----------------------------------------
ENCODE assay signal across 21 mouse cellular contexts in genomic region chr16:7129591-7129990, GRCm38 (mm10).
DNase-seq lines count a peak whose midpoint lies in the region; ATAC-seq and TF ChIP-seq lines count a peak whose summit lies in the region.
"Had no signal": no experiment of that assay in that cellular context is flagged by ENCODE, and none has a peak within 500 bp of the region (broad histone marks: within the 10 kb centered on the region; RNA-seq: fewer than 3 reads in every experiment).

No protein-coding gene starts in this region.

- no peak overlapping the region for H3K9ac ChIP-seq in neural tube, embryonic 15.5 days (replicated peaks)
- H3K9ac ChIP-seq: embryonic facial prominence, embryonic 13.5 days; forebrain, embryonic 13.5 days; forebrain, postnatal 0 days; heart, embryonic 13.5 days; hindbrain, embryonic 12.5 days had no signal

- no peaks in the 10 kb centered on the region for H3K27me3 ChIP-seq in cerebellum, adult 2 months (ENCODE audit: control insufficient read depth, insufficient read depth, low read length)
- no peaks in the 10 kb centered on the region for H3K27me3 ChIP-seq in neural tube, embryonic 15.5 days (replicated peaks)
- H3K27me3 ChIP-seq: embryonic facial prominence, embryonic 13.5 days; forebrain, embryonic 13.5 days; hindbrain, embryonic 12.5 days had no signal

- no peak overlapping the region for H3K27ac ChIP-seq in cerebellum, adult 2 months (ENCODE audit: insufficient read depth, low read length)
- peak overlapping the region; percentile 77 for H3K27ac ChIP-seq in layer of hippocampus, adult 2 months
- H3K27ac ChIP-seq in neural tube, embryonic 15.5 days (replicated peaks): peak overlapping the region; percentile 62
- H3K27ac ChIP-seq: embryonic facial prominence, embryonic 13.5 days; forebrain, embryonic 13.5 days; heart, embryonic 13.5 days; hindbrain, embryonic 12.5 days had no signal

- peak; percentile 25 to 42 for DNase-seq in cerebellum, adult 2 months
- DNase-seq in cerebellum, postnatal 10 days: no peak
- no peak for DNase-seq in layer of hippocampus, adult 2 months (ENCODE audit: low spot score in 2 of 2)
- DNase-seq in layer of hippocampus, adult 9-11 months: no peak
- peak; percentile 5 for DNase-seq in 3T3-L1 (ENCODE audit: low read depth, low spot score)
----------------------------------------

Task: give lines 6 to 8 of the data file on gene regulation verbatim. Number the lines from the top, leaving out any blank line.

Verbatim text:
- H3K9ac ChIP-seq: embryonic facial prominence, embryonic 13.5 days; forebrain, embryonic 13.5 days; forebrain, postnatal 0 days; heart, embryonic 13.5 days; hindbrain, embryonic 12.5 days had no signal

- no peaks in the 10 kb centered on the region for H3K27me3 ChIP-seq in cerebellum, adult 2 months (ENCODE audit: control insufficient read depth, insufficient read depth, low read length)
- no peaks in the 10 kb centered on the region for H3K27me3 ChIP-seq in neural tube, embryonic 15.5 days (replicated peaks)